WEDNESDAY, Sept. 12, 2007 (HealthDay News) -- Cultures made from organisms found on contact lenses may help identify the causes of corneal eye infection (microbial keratitis), Australian researchers report.
Reporting in the September issue of the journal Archives of Ophthalmology, researchers at the University of Melbourne reviewed the records of 49 patients (average age 34) with contact lens-related microbial keratitis. There were a total of 50 affected eyes.
Organisms were found to be growing on 17 (34 percent) corneal scrapings and 35 contact lenses (70 percent). In 13 eyes, identical organisms were growing in the cultures taken from the corneal scrapings and from the contact lenses. In two eyes, different organisms were found in the corneal eye scrapings and in the contact lenses.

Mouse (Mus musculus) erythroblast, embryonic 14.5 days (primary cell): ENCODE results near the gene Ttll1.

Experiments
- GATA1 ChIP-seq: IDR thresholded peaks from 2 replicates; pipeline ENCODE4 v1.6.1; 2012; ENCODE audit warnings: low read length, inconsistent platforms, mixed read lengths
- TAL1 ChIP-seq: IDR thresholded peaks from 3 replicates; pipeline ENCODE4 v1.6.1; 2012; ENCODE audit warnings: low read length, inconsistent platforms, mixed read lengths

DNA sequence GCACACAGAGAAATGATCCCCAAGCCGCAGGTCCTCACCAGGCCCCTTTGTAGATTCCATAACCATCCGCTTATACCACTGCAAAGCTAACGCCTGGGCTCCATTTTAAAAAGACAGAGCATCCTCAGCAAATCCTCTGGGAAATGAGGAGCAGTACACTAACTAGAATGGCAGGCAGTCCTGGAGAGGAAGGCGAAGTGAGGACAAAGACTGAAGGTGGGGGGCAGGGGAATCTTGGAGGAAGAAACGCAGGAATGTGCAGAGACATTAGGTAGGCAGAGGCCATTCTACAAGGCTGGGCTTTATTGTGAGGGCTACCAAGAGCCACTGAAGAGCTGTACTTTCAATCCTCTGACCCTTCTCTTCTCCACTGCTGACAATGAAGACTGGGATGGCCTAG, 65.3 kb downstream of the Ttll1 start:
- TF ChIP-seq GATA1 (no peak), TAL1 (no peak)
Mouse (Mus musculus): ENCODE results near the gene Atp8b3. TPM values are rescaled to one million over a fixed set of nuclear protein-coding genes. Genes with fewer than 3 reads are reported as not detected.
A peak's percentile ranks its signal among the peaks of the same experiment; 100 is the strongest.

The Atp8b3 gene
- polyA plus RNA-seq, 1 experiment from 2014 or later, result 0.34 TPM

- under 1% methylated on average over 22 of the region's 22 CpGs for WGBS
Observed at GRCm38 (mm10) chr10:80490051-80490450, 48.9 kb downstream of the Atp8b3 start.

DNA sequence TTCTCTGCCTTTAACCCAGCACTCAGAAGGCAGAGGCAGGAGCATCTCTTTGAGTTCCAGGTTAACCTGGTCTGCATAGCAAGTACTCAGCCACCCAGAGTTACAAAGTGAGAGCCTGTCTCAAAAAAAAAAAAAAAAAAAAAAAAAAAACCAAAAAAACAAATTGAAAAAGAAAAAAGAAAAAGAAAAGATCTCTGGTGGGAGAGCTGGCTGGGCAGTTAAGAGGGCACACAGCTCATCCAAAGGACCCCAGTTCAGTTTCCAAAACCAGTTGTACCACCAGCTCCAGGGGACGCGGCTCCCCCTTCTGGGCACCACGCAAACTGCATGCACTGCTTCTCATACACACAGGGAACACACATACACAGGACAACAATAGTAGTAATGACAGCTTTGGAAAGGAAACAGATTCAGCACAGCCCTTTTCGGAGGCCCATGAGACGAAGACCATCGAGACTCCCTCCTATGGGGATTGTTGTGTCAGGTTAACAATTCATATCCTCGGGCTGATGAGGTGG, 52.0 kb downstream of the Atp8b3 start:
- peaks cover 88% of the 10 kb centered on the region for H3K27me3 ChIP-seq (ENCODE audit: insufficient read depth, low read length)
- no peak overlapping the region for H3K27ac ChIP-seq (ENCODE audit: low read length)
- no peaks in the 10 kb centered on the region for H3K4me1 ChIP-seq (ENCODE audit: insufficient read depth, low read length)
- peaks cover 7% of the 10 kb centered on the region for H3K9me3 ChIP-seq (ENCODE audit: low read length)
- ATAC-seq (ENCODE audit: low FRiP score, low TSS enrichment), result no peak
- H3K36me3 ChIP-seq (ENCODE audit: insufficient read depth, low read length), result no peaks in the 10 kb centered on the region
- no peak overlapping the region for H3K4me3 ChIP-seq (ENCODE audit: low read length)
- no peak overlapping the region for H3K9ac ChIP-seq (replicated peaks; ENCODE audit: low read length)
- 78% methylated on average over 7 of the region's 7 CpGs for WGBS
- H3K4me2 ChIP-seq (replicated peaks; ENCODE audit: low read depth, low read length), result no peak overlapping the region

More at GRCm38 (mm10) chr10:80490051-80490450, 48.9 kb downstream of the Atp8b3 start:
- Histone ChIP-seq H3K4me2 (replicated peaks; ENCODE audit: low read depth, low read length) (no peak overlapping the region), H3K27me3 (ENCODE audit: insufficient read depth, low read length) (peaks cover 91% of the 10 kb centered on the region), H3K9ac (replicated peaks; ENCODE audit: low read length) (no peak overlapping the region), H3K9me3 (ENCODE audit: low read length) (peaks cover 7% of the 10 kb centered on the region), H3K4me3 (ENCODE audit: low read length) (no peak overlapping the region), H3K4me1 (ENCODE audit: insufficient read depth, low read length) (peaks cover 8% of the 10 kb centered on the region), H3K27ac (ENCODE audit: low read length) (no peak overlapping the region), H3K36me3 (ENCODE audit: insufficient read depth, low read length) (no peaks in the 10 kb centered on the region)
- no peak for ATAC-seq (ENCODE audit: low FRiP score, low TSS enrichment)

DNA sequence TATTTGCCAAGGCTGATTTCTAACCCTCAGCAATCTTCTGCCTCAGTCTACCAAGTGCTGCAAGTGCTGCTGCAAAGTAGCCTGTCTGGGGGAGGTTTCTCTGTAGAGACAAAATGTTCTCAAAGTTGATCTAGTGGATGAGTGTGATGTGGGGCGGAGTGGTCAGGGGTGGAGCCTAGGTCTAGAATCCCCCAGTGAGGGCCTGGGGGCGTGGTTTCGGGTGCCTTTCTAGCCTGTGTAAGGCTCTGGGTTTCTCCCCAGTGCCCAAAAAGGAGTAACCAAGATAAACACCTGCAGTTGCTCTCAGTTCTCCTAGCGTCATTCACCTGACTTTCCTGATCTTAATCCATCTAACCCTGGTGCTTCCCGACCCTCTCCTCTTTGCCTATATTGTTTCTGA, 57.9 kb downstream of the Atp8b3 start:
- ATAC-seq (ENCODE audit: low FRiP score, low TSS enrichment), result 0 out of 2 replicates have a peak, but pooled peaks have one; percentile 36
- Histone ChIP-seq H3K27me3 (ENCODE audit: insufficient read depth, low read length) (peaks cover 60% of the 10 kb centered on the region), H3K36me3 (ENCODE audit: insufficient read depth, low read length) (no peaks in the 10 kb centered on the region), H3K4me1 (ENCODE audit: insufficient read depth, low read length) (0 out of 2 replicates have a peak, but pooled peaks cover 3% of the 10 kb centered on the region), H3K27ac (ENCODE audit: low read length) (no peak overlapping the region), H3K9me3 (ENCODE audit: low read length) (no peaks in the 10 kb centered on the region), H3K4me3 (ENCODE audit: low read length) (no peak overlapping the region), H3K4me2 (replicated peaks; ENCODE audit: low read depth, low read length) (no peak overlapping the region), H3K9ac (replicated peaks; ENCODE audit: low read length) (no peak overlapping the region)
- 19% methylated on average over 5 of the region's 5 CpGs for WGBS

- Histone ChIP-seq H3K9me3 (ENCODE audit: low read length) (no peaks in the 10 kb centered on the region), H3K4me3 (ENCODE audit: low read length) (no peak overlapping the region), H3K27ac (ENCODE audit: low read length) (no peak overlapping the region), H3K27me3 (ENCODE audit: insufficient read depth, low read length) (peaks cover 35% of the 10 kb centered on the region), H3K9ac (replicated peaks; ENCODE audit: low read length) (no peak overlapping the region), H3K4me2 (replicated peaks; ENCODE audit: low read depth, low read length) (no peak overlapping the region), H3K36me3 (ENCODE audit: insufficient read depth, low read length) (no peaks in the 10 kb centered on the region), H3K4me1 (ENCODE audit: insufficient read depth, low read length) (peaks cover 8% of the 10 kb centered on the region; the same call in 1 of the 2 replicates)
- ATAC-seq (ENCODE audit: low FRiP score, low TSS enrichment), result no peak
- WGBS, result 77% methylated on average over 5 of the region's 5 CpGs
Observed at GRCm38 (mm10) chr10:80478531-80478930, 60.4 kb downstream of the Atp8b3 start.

Serratia marcescens was the most common organism found in both the corneal scrapings and the contact lenses, the researchers said.
"Contact lens culture may help in the identification of the causative organism in many cases of contact lens-related microbial keratitis," the study authors concluded. Culture findings may also "help in choosing the appropriate microbial agent" to fight the patient's infection, the researchers added.
The U.S. Food and Drug Administration outlines the risks associated with contact lenses.